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Home Workshop > General Area > General > Bandsaw Blades

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Bandsaw Blades

Bandsaw Blades

I finally managed to capture a Startrite 352 after very much ado - not cheap but in VGC and I'm indebted to all those who offered advice.

Next question might seem silly, I'm well used to selecting TPi for a Hacksaw and just blindly accept what I'm given for a Chop / Circular Saw to some degree, but I know little if anything of Bandsaw Blades.

I cut quite a lot of hard Brass strip mostly up to 1/4" thick and sometimes up to 1/2" and the odd bit of Steel, but the whole idea of this Saw is to use it to profile cut Timber, ply etc. from 1/8" to 4". Looking at the market I'm guessing 14 TPi is aimed at the Metal cutting and lower numbers for fine or coarse Timber cutting. Am I on the right track, or can someone put me right and perhaps recommend suppliers of the Blades?

TIA

Steve

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Steve Sparrow
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Re: Bandsaw Blades

Hi Steve,

There are two things to consider; blade width which determines both the minimum radius that can be turned and the overall stiffness and TPI, generally you want a minimum of two teeth in the work at any time. There is some choice on tooth profile too.this can help with clearing the 'scarf,  I can thoroughly recommend Tuffsaws for both metal and wood blades and you will get good  advice too. If you really want to understand wood cutting The Bandsaw book by Mark Duginske is all I have ever needed.

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Anthony Ray
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Re: Bandsaw Blades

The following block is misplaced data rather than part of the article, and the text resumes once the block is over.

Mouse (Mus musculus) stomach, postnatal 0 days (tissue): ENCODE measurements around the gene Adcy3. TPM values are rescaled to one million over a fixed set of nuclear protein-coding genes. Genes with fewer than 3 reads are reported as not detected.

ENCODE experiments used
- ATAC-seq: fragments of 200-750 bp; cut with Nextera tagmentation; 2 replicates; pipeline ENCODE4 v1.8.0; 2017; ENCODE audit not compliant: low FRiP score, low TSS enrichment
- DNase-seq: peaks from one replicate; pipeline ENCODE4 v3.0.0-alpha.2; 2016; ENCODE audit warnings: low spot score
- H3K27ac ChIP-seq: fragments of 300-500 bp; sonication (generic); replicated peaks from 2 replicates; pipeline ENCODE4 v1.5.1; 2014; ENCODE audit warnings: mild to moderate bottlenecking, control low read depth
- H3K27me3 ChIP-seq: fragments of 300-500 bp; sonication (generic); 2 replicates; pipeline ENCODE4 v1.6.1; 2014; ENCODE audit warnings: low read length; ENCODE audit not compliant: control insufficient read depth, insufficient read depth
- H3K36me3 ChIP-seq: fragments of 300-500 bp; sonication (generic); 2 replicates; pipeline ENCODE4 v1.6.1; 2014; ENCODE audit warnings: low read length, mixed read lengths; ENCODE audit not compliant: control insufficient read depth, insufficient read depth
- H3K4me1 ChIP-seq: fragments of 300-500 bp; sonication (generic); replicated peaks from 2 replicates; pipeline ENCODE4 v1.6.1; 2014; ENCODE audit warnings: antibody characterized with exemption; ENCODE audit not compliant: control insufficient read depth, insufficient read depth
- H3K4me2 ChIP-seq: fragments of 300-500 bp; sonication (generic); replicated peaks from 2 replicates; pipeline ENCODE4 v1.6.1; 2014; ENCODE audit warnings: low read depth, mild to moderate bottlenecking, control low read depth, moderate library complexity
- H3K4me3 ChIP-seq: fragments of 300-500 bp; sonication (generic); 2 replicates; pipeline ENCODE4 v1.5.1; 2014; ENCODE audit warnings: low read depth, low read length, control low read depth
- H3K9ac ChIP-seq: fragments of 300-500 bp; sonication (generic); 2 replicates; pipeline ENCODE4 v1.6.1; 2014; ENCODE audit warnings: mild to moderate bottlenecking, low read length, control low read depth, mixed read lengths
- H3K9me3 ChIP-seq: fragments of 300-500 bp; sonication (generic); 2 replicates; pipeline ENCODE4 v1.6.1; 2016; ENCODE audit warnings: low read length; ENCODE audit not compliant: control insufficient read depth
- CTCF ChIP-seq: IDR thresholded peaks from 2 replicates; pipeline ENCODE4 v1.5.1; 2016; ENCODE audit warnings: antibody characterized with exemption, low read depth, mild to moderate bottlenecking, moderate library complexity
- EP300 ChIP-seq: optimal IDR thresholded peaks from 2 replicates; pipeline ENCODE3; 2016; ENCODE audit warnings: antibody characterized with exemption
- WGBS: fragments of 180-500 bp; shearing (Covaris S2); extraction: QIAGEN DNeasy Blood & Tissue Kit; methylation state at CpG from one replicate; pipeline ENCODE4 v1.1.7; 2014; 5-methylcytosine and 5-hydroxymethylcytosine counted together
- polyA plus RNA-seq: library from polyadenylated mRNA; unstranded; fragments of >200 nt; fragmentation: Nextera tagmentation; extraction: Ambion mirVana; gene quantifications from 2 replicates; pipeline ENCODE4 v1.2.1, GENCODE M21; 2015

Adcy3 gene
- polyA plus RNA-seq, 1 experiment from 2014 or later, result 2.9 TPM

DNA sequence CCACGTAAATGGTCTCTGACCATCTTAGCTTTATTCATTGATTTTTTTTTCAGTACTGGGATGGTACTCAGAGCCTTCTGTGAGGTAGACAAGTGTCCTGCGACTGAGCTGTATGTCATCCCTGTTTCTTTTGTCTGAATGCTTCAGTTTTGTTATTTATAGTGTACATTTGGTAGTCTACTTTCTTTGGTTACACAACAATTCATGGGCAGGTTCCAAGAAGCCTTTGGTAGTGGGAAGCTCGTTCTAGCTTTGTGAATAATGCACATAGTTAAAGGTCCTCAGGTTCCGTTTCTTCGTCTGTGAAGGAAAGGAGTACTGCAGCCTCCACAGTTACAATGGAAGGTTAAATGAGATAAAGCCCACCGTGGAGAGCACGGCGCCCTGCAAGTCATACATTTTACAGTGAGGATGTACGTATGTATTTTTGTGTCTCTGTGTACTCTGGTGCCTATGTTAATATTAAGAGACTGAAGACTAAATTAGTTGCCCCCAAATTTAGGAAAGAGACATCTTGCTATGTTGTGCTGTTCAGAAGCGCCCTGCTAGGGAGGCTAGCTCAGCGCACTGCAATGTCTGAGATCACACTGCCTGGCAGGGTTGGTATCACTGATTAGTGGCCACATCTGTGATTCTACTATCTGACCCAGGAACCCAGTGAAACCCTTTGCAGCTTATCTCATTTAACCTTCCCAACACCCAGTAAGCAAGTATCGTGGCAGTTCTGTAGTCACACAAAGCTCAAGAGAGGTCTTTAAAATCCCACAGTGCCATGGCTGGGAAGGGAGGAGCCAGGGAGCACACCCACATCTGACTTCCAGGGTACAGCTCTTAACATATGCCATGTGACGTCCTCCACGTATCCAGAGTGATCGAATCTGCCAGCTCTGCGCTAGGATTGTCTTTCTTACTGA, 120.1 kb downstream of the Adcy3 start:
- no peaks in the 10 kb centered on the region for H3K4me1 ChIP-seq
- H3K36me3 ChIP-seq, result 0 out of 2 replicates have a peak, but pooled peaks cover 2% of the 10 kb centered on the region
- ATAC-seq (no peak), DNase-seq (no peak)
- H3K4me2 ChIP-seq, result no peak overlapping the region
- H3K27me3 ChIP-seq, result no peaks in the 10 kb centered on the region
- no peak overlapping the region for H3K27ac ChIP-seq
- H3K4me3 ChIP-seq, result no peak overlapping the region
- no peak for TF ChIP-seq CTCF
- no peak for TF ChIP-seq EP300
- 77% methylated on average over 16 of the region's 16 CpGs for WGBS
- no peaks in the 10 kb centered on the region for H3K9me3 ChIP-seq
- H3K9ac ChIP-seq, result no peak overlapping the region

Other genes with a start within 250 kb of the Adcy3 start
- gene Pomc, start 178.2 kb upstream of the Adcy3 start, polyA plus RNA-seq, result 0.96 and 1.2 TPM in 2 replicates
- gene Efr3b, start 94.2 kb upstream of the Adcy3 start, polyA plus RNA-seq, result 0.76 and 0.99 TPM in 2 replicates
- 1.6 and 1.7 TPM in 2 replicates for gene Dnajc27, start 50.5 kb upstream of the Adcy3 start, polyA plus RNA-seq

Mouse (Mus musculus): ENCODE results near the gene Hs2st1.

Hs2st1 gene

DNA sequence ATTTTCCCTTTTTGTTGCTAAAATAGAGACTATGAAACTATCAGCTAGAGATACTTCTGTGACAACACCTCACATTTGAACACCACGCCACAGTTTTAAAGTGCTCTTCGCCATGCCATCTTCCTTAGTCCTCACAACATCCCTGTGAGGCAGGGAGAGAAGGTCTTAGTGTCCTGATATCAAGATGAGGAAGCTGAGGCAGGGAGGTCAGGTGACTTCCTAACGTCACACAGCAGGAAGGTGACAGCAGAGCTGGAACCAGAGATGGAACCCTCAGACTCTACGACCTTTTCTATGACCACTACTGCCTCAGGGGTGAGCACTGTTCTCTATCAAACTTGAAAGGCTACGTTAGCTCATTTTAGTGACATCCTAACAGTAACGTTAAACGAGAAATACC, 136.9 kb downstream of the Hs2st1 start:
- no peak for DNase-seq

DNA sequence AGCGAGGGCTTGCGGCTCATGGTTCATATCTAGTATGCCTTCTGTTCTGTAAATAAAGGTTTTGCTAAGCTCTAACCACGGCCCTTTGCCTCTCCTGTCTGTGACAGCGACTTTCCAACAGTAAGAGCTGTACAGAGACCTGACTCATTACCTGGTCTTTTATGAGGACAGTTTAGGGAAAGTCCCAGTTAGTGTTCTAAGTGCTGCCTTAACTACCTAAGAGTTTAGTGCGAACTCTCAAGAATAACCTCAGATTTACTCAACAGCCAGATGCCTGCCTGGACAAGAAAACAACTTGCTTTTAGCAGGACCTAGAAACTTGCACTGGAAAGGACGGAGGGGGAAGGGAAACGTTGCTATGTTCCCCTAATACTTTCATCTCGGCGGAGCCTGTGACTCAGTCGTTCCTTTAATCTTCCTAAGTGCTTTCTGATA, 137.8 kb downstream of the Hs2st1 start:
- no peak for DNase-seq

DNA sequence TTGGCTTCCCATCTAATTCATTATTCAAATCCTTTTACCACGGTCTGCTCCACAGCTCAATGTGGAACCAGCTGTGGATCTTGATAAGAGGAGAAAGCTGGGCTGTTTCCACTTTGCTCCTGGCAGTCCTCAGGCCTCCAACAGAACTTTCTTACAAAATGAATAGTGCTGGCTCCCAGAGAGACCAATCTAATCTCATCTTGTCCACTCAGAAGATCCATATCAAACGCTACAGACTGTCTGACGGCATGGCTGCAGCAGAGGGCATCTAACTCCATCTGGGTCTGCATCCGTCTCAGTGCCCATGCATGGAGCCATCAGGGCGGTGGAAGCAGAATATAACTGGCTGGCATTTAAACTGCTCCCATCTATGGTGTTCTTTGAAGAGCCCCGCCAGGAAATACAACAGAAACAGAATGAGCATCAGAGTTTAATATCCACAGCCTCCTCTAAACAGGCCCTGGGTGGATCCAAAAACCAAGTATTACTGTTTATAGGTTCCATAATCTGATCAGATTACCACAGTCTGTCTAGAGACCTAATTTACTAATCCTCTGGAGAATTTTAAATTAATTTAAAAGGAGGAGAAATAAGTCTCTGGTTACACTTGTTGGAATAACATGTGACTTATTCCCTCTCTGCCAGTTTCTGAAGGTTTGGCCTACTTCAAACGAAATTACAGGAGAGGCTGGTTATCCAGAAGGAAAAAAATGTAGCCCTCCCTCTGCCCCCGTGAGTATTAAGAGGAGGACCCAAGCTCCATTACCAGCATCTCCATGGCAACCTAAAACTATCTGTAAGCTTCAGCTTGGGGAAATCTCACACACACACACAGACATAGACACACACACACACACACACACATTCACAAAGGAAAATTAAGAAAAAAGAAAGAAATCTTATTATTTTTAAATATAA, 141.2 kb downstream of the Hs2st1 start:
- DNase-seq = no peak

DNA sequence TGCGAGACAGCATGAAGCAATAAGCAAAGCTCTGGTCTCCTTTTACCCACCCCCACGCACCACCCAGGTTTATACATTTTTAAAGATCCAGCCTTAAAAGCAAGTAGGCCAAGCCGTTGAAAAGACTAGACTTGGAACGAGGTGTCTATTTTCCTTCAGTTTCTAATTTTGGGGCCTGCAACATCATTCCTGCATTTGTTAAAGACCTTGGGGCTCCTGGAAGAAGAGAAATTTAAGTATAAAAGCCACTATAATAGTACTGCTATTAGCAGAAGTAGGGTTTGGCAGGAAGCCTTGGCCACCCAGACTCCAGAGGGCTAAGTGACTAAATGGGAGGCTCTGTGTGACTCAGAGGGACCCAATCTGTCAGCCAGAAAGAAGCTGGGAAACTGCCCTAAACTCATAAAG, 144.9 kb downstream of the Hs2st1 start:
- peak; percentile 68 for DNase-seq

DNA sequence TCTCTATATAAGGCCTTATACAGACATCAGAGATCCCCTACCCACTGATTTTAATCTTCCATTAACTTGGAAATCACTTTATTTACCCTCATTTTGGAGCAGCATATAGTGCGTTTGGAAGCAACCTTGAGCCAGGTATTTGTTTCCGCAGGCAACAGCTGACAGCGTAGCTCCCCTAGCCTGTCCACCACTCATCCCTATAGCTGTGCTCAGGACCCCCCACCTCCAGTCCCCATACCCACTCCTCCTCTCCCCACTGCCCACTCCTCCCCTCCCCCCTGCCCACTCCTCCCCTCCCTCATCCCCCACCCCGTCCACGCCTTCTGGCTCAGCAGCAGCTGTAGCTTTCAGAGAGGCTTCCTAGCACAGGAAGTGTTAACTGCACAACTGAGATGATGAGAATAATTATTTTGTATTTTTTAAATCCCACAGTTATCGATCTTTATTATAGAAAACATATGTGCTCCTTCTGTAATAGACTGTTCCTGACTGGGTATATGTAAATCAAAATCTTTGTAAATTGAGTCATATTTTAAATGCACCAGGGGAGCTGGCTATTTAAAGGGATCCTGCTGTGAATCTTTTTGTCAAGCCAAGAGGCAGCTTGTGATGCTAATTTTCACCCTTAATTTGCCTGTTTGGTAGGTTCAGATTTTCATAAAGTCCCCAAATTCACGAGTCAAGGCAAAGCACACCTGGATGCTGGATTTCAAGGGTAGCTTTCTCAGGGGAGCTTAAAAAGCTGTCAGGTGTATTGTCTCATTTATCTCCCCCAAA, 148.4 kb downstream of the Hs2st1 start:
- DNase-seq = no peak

Used a  Startrite 352  at a School for about 5 years on a daily basis, we sawed everything with it from  upholstery foam (very scary) to hardwood very occasionally aluminium but blade speed was a bit quick for that.  We always used 16 tpi blades 1/2 wide .  It did struggle on thick timber but that was only  sawn occasionally. You can of course have a few blades different widths  and tpi but changing them by job gets a bit tedious, especially so if you have all the educational guards fitted.  Never tried cutting brass, do you have a 2 speed machime  if  so I'd slow it down for cutting brass, the work will get quite warm in any case. At home on my Kity I used to use 3  or 4  tpi skip tooth primarily for wood cutting  but that was when I was using a lot of oak, now I tend to use 8-12 tpi and use them for everything.   Do make sure your rear and side blade guides are smooth, I used to flatten them on a sharpedge  grinder  occasionally.  Best if you can find a carbide tipped rear guides, I did make some from silver steel  hardened but not tempered they lasted quite well. Although the construction of the saw doesn't look that heavy you wont break it,  I always thought the weak point was the table trunnion. 
I agree Tuffsaws are good.
Ashley

Ashley (Remap Volunteer look us up  www.remap.org.uk  The best volunteering opportunity for practical people)

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Ashley Slater
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Re: Bandsaw Blades

Thank you Anthony and Ashley for giving me a good grounding. Now I recall the thinking on the number of teeth actually contacting the thickness of the workpiece, it all makes sense again.

Ashley I think it was your good self who recommended the 2 speed Startrite 352 and after learning quite a lot about various makes and types, and I came to the same conclusion. The machine is 2 speed and being 3ph I might hook it up to a VFD as I can get torque and speed variation using the 2 speeds wisely. All I have to do now is to wait for it to arrive - a kid waiting for a new toy!

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Re: Bandsaw Blades

I think the 352 has a blade plate on the reverse of the top half of the saw, this would be the starting point , as you become more familiar with it and the material you might be able to adjust the blades for your needs.Great saw by the way.

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Re: Bandsaw Blades

Thanks Glen, I'll write up my experiences when I've had it running for a few weeks.

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